public void serviceSearchCompleted(int transID, int respCode) {

            if (respCode == DiscoveryListener.SERVICE_SEARCH_COMPLETED) {
                // the service search process was successful

            } else {
                // the service search process has failed
            }

        }

   }
////////////////

    /**
     * FilePusher is an inner class that
     * now gets the byte[] named file
     * to read the bytes of the file, and
     * then opens a connection to a remote
     * Bluetooth device to send the file.
     */

    class FilePusher extends Thread{

        FileConnection fileConn = null;
        String file_url = "/loginscreen.png";
        byte[] file = null;
        String file_name = "loginscreen.png";
        String mime_type = "image/png";

        // this is the connection object to be used for
        //  bluetooth i/o
        Connection connection = null;

        public FilePusher(){

        }



        public void run(){

            try{

                InputStream is = this.getClass().getResourceAsStream(file_url);
                ByteArrayOutputStream os = new ByteArrayOutputStream();

                // now read the file in into the byte[]
                int singleByte = 0;
                while(singleByte != -1){
                    singleByte = is.read();
                    os.write(singleByte);
                }

                System.out.println("file size: " + os.size());
                file = new byte[os.size()];
                file = os.toByteArray();

                dataViewForm.append("File name: " + file_url);
                dataViewForm.append("File size: " + file.length + " bytes");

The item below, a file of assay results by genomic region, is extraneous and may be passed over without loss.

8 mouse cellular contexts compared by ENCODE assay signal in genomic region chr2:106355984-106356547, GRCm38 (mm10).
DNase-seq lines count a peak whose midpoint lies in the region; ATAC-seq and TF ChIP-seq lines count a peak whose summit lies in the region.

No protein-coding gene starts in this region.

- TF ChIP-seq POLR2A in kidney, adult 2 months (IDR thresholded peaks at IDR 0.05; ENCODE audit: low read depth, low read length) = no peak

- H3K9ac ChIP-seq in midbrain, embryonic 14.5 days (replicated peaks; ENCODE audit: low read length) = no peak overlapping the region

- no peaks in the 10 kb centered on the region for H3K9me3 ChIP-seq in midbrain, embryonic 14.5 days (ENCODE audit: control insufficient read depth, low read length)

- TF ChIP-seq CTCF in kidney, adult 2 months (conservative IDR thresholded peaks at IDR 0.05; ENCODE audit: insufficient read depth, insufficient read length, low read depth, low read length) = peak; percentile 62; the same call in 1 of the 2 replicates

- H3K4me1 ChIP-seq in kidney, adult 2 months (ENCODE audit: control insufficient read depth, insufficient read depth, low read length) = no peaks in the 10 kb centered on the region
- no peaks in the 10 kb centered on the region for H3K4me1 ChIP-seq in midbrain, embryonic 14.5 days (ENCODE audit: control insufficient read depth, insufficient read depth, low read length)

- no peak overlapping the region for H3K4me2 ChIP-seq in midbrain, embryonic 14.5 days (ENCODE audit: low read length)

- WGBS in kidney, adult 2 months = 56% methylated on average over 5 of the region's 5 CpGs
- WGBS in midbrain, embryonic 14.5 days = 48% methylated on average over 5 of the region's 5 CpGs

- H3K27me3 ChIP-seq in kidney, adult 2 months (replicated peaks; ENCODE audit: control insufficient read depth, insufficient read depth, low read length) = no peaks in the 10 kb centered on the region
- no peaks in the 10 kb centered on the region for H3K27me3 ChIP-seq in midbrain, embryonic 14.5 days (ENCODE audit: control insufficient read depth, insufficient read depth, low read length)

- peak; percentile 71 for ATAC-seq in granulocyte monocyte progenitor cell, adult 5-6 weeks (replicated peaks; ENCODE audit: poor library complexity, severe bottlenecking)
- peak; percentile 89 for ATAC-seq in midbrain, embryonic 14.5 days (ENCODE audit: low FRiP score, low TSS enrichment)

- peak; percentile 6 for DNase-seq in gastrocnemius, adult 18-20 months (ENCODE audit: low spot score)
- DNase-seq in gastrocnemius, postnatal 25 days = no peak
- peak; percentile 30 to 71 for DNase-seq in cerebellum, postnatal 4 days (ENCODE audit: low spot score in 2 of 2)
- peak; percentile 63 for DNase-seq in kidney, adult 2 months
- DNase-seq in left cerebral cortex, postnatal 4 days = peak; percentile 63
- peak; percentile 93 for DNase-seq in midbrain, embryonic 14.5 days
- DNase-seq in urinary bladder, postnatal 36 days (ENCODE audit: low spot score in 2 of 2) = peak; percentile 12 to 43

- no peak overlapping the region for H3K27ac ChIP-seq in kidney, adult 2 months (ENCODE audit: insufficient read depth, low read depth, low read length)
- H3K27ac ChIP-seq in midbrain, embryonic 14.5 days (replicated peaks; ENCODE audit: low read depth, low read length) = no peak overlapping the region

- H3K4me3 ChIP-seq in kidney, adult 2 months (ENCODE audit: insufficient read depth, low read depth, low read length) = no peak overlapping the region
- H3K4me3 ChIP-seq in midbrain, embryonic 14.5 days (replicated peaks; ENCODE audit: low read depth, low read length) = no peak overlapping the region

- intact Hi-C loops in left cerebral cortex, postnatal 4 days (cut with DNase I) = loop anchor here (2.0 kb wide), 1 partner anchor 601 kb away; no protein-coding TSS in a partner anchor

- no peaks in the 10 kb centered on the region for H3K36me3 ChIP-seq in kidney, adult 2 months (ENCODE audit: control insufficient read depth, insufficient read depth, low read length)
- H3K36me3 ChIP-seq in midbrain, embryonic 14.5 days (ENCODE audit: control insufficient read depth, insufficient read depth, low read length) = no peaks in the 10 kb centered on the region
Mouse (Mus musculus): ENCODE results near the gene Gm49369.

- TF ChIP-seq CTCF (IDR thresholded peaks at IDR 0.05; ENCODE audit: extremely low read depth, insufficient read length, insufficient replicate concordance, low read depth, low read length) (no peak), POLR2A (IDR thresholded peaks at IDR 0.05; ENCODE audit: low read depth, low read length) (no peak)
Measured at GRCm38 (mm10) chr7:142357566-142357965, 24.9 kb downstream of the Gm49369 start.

is.close();
                os.close();
            } catch (Exception e){
                e.printStackTrace();
                System.out.println("Error processing the file");
            }


            try{
                connection = Connector.open(btConnectionURL);
                // connection obtained

                // create a session and a headerset objects
                ClientSession cs = (ClientSession)connection;
                HeaderSet hs = cs.createHeaderSet();

                // establish the session
                cs.connect(hs);

                hs.setHeader(HeaderSet.NAME, file_name);
                hs.setHeader(HeaderSet.TYPE, mime_type); // be sure to note that this should be configurable
                hs.setHeader(HeaderSet.LENGTH, new Long(file.length));

                Operation putOperation = cs.put(hs);

                OutputStream outputStream = putOperation.openOutputStream();
                outputStream.write(file);
                // file push complete

                outputStream.close();
                putOperation.close();

                cs.disconnect(null);

                connection.close();

                dataViewForm.append("Operation complete. File transferred");

                endTime = System.currentTimeMillis();
                long diff = (endTime - startTime)/1000;
                System.out.println("Time to transfer file: " + diff);
                dataViewForm.append("Time to transfer file: " + diff);
            } catch (Exception e){
                System.out.println("Error sending the file");
                System.out.println(e);
                e.printStackTrace();